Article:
On the other hand, pro-Khalistan artists Jazzy B, Sophia Jamil, Sidhu Moosewala and Pakistani artist AB Chatha vehemently showcased secessionist and the self-determination propaganda through their songs Bagawatan, Khalistan the Solution, Panjab and Baghi Punjab, respectively.

Two lines from Shree Brar-produced very popular so-called “Kisaan Anthem” also instigate secessionism for which he was even detained by Punjab Police. The song lyrics says, “Jinna nu tu attwadi kehndi Dilliye, Je attwadi hoge tetho sambhe ni jaane”. This threatens “Delhi” that those who are alleged of being terrorists may really become terrorists.

Another line says “Babe Nanak ne saanu si kisani bakshi Baajan wale ne kalma te khande Delhi ae”. Clearly promotes the Sikh self-determination propaganda by threatening that Guru Gobind Singh has bestowed dagger upon Sikhs.

Agra Fort vis-a-vis Raisina Hills

No, we won’t discuss the regimes of the Mughal empire and the current Indian government. But somehow the artists of these songs find interest in and are even obsessed with doing so.

The Kisaan agitation songs are constantly trying to invoke the 1984 Operation Bluestar and anti-Sikh riots, 1947’s partition, etc. The more concerning part is that the artists are repeatedly comparing these issues with the tyrannical and barbarous Mughal and other foreign atrocities in the medieval era. Repeatedly flaunting victory over Abdali and Alexander, and further misusing names of Sikh heroes to threaten others. Also claiming that Punjab has some previous uncleared accounts with “Delhi”.

For instance, the Kisaan Anthem says, “Khoon khaulda niyana ki siyana Dilliye, Hissab tere naal sadda ae purana Dilliye”. Which roughly translates to “the previous uncleared accounts provoke us”. Mentionable is that, this particular propaganda is more relevantly exhibited through visuals in these songs. So, the argument is that not only the lyrics are dangerous, but the visuals in the song videos are also vicious and under great suspicion.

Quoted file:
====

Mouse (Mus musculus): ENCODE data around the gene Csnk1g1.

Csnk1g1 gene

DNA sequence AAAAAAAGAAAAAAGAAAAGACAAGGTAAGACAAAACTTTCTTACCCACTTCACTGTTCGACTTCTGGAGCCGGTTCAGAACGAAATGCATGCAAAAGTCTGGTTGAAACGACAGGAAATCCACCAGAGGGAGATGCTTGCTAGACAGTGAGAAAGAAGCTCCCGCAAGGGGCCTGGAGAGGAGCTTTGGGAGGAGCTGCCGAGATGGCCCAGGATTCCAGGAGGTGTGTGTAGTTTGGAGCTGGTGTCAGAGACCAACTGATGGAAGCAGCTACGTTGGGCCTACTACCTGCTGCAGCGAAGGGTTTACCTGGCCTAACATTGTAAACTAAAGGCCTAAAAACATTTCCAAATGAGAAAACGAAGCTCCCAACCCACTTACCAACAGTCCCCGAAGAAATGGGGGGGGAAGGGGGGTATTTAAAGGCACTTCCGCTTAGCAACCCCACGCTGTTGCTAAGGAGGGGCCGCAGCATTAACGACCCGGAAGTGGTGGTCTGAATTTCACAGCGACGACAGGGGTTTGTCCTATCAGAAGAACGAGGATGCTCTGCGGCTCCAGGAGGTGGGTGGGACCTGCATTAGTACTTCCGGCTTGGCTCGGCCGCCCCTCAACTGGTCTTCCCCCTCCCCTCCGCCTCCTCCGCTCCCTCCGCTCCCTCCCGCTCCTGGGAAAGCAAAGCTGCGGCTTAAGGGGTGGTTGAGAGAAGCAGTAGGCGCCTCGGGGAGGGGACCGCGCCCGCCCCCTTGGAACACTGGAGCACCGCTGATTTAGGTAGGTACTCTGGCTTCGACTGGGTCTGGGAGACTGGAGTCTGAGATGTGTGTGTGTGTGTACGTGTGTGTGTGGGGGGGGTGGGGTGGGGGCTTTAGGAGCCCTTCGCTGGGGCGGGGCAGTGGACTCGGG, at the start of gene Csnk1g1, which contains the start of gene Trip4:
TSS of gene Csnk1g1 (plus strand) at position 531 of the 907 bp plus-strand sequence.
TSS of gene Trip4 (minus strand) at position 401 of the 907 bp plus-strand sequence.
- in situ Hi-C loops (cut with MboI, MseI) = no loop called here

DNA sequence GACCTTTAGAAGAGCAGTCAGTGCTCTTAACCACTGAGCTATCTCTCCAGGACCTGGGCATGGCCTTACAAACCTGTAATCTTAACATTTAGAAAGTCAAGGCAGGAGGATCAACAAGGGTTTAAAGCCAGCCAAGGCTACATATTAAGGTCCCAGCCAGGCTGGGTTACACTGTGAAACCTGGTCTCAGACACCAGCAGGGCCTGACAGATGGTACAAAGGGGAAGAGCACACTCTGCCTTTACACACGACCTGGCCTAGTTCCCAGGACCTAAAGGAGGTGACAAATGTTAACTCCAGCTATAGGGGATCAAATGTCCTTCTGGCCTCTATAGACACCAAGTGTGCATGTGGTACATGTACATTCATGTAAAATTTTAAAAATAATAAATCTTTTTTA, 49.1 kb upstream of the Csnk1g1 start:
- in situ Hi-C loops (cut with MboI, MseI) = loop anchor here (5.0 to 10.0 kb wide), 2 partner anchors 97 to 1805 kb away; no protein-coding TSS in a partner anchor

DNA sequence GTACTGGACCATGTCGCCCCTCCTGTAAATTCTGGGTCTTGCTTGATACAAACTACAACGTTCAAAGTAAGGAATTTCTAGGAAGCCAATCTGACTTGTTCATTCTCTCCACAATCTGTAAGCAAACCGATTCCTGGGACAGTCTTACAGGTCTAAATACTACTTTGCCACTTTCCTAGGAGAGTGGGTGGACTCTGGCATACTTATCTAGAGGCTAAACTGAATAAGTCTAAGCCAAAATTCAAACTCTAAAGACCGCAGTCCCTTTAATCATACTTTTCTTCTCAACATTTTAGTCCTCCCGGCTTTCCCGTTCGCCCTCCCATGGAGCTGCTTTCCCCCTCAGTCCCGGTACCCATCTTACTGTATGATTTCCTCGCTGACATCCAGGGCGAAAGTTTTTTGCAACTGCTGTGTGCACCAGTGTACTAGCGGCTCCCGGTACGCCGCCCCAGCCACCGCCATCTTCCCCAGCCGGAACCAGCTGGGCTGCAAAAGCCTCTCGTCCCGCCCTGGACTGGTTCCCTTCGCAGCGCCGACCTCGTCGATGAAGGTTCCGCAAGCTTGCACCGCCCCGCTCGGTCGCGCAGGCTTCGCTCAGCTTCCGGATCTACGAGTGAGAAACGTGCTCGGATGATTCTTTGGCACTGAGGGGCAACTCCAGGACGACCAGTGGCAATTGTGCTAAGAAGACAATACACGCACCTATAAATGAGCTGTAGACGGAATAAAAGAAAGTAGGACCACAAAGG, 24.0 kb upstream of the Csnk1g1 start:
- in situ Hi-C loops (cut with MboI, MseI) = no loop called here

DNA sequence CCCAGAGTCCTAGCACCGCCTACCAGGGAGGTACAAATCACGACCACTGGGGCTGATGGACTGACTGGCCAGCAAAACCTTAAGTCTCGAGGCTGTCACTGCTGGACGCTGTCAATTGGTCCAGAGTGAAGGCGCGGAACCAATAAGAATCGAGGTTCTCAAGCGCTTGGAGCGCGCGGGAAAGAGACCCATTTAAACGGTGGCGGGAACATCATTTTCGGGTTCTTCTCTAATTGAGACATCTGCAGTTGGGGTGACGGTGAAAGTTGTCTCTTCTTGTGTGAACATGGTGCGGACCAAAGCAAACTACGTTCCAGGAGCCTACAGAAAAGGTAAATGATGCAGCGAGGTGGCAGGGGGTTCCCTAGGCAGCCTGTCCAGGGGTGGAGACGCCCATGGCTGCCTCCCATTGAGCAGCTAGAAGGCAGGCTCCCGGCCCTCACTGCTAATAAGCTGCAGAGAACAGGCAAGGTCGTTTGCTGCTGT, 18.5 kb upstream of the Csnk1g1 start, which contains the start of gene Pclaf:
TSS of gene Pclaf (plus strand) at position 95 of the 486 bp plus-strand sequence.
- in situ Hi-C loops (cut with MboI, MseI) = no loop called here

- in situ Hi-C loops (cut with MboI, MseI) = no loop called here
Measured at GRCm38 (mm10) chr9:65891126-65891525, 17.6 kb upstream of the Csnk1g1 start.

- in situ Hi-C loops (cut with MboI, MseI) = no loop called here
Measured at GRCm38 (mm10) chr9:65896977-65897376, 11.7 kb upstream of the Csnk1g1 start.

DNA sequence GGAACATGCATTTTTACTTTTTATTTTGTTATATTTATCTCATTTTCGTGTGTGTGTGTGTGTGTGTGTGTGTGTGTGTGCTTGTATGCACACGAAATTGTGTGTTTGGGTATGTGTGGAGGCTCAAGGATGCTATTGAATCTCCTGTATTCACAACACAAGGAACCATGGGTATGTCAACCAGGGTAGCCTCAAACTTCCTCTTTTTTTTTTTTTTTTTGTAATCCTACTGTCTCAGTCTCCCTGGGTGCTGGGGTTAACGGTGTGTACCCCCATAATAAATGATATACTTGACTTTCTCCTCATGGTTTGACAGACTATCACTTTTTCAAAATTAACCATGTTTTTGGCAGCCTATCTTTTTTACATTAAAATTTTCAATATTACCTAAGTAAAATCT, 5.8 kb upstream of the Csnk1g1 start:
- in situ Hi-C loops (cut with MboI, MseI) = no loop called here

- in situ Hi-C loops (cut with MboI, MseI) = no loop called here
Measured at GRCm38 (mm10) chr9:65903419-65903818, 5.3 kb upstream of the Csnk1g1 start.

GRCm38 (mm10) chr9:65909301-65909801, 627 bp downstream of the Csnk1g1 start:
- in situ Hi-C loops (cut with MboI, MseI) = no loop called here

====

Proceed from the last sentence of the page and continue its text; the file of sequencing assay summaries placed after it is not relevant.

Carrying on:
“Kitte Modhe Te Bandook Na Aa Je”

Constant threats of grabbing arms if not convinced, and still calling the so-called farmers’ agitation peaceful. This single line basically defines the Punjabi songs centred around farmers’ protest.

Repeated threats of reviving insurgency in Punjab not only provokes the Punjabi youth but also challenges India’s integrity. Koroala Maan’s Weapon Shoulder, Anmol Gagan Maan’s Kisaan v/s Rajneeti, Kanwar Grewal’s Jawani Zindabad & Pecha, and many other extremist songs openly calls the youth to get armed. Might be a crucial logistic in the peaceful protest as per the artists.

But lest we forget, that the protest is also supported by gangster-turned-activists like Lakha Sidhana and Navdeep Guggu.

The article is not calling the administration to take stand against such songs, since an army of “human rights” advocates is standing just outside the court premises to defend the accused. But the brutal history of Punjabi music industry’s violent, alcoholic and sexist nature fairly narrates the vulnerability of Punjabi youth to such extremist songs. If the 80s-90s insurgency is revived in Punjab, the aftermath stands unimaginable.

The article is written by Devanshu Mittal, Student, Kurukshetra University.